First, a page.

German Chancellor Angela Merkel wears a protective face mask as she leaves after speaking to the media for her annual summer press conference during the coronavirus pandemic on August 28, 2020 in Berlin, Germany.
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“The right to freedom of opinion is of fundamental importance,” Steffen Seibert, Merkel’s chief spokesman, told reporters in Berlin on Monday, according to Reuters.
“Given that, the chancellor considers it problematic that the president’s accounts have been permanently suspended.”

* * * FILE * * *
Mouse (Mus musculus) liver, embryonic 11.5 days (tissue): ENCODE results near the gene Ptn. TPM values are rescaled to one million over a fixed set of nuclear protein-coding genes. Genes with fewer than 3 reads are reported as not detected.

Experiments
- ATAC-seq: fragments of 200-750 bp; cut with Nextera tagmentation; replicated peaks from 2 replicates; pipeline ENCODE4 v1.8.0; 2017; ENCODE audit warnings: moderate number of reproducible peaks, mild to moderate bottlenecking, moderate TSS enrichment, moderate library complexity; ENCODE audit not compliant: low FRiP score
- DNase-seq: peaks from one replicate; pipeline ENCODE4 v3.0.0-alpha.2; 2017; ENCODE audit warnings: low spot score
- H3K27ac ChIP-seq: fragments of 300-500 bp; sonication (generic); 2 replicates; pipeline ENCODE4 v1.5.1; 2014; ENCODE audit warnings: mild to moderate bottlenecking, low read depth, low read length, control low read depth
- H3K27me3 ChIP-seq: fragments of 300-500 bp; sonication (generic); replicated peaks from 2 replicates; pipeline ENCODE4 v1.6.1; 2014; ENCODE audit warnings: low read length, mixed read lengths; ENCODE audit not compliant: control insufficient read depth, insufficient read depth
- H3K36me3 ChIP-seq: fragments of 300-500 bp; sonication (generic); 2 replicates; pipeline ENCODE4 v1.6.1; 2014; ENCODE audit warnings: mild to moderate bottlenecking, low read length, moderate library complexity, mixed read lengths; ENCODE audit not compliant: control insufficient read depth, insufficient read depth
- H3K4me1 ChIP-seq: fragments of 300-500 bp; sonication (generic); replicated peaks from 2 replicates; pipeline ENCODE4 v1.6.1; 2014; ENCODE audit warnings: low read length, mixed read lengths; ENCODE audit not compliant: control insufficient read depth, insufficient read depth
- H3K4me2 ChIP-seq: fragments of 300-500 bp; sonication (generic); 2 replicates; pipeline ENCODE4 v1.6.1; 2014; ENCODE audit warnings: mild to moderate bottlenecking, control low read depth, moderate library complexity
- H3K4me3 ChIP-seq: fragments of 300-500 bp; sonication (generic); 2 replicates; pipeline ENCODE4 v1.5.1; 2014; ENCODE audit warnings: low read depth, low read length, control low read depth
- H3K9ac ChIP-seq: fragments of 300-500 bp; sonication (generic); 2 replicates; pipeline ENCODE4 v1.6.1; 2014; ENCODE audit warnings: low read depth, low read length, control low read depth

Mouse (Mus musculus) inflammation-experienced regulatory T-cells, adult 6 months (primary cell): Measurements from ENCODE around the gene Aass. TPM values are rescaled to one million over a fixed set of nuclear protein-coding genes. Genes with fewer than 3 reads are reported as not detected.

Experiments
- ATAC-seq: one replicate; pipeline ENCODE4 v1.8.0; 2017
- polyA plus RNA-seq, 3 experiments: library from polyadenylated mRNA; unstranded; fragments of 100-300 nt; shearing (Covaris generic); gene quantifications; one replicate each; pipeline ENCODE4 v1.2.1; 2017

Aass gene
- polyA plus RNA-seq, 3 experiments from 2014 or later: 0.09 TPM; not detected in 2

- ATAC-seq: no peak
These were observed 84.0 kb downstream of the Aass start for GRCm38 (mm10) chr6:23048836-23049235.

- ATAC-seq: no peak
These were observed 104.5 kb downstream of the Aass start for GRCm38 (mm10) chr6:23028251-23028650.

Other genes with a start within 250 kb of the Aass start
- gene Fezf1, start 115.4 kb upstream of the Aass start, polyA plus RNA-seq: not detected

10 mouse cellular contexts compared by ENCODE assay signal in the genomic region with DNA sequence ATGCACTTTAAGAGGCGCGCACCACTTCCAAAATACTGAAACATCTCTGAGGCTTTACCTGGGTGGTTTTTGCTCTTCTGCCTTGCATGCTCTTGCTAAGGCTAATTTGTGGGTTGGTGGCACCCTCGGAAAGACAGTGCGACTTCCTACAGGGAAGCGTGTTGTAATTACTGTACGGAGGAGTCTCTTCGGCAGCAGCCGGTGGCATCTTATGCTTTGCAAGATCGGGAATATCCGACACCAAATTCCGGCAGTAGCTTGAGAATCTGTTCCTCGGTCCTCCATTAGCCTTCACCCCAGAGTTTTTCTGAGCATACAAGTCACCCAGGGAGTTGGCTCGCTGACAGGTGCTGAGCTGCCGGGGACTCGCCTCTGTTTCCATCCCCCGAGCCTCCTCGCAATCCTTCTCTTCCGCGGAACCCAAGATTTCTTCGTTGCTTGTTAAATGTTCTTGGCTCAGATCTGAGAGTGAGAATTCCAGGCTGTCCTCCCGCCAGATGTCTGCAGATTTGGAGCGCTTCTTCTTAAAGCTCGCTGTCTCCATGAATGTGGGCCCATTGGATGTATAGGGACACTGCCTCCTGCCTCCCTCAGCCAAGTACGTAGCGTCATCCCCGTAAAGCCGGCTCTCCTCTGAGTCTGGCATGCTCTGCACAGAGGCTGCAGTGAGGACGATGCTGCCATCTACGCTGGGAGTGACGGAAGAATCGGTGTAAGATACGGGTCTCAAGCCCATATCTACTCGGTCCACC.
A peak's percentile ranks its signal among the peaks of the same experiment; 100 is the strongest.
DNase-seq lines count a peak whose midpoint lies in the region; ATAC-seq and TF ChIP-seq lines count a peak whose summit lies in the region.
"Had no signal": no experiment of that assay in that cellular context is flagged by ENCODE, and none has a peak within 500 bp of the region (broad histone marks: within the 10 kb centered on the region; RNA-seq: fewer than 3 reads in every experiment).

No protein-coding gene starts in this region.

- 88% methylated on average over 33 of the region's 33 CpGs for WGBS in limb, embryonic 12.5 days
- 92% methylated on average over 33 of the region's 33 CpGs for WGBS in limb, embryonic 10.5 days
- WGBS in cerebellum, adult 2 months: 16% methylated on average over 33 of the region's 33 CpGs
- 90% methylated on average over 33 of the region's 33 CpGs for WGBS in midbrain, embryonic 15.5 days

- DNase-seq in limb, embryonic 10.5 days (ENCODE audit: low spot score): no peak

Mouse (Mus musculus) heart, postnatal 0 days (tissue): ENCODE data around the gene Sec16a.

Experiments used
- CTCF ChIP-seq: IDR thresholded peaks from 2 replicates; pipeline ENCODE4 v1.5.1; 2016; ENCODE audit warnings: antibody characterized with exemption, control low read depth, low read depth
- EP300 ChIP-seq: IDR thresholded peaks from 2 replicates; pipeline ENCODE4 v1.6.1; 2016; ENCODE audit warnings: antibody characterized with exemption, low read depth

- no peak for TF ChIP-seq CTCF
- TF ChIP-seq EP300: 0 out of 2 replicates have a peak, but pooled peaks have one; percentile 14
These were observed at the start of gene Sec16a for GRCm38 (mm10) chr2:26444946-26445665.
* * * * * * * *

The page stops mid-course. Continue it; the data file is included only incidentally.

Seibert said that, while Twitter was right to flag Trump’s inaccurate tweets about the election, banning his account altogether was a step too far.
Twitter was not immediately available for comment when contacted by CNBC.
Twitter made the move on Friday, following outcry over the riots on Capitol Hill. The move stripped the U.S. leader of his ability to communicate on the social media platform that boosted his climb to the presidency and continued to play a key role during his time in office.
It came after violence in Washington, D.C., that led to international outcry and renewed calls for Trump’s impeachment. The president had called for his followers to protest Congress’ ceremonial confirmation of Joe Biden as president.